They Queue Up Every Day for Sensational Trial
NEW YORK (AP) _ Each day, a 79-year-old woman stands patiently in line to see Bernhard Goetz’s trial. She comes, she says, out of hatred.
″I was mugged three times, very, very badly ... and I have such hatred for those people who don’t go out and get a job, and instead they mug and rob and kill,″ said Anna Salvia of Brooklyn.
As for Goetz, ″I’d like to kiss him and shake his hand.″ She is convinced that the four youths he shot on the IRT No. 2 train were about to rob him; she believes passionately that Goetz should go free.
There are many in line who agree with Mrs. Salvia. There are others who hope to see Goetz punished. And there are others who line up on the fifth floor of the state court building in Lower Manhattan’s Foley Square just to watch the lawyers, to be entertained, to be enlightened.
The 100 or so spectators who, along with more than 60 reporters, have filled the courtroom each day have not been disappointed. In just the past week, they have heard evasive testimony from one of the young men Goetz shot; watched as another, seething with hostility, refused to testify; and seen a third take the Fifth Amendment.
Goetz is charged with attempted murder in the shootings, which took place on Dec. 22, 1984. The trial begins its third week on Monday.
The Goetz trial has become one of the hottest shows in town. When the building opens at 9 a.m., spectators rush the elevators to the fifth floor, where they line up. At 9:30 a.m., they pass through a metal detector and take their seats.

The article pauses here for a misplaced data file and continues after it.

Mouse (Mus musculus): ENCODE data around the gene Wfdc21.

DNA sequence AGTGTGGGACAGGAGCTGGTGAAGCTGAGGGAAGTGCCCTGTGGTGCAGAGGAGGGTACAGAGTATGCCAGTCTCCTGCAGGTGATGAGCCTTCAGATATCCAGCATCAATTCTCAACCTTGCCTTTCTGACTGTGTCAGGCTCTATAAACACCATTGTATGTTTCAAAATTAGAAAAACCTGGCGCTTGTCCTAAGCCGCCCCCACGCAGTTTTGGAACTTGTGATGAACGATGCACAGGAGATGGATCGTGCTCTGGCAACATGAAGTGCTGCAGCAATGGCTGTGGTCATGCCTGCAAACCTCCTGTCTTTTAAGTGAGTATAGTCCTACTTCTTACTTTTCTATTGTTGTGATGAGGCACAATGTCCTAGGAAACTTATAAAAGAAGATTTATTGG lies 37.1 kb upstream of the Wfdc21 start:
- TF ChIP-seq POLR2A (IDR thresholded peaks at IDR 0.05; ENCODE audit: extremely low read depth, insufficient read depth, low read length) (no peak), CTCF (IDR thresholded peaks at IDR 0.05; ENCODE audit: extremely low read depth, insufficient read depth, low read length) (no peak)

Sometimes there are enough seats for all. When there is not enough room, the line remains, and when seats open they are filled.
This trial attracts more than the usual buffs who frequent courthouses. They are old and young, black and white, students and lawyers, members of the Guardian Angels anti-crime group and of the National Rifle Association.
Actor Treat Williams was sighted one day. Roy Innis, head of the Congress on Racial Equality and a Goetz supporter, has attended, as has William Kunstler, attorney for Darrell Cabey, one of those shot by Goetz.
″This, to me, is educational, in general. Better than staying in the house. You learn something, you get out in the world,″ said Mrs. Salvia, who retired four years ago but had never before attended a trial.
Barbara Taylor operates a school in upper Manhattan and brought seven of her students to court for a living civics lesson.
Ms. Taylor is black, as are her students. ″They’re concerned about racism. They’re concerned about vigilantism,″ she said. ″But I feel sorry for Goetz, too. He’s a victim of our society, as well.
″I know one thing, though. Had Mr. Goetz been black and the youths been white, it would have been a whole different story.″
Ida Schoen of Manhattan, a member of the auxiliary police, agreed that Goetz was a victim, but she had nothing but scorn for the four men he shot or for what she sees as a criminal class. ″They should be brought up right - in a decent manner - and then there wouldn’t be all this crime,″ she says.
The issues are debated in line, over and over.
″I think Goetz created his own trouble. I don’t know if he’s in it for the glory or what,″ said Eric Zaccar, 25, a playwright from Manhattan.
″He didn’t have the right to (try to) take anybody’s life,″ said Eulogia Diaz, 16, who attended the trial one afternoon along with five other friends from an American government class at Martin Luther King Jr. High School in Harlem.
Linda Sunderland heard Troy Canty, one of the four men Goetz shot, testify that he had once attacked one of his teachers. Ms. Sunderland, a former high school English teacher who was once mugged in the subway, was horrified.
″I can understand that Bernard Goetz is just somebody who was a target. Anyone can be Bernhard Goetz. It could happen to anyone,″ she said.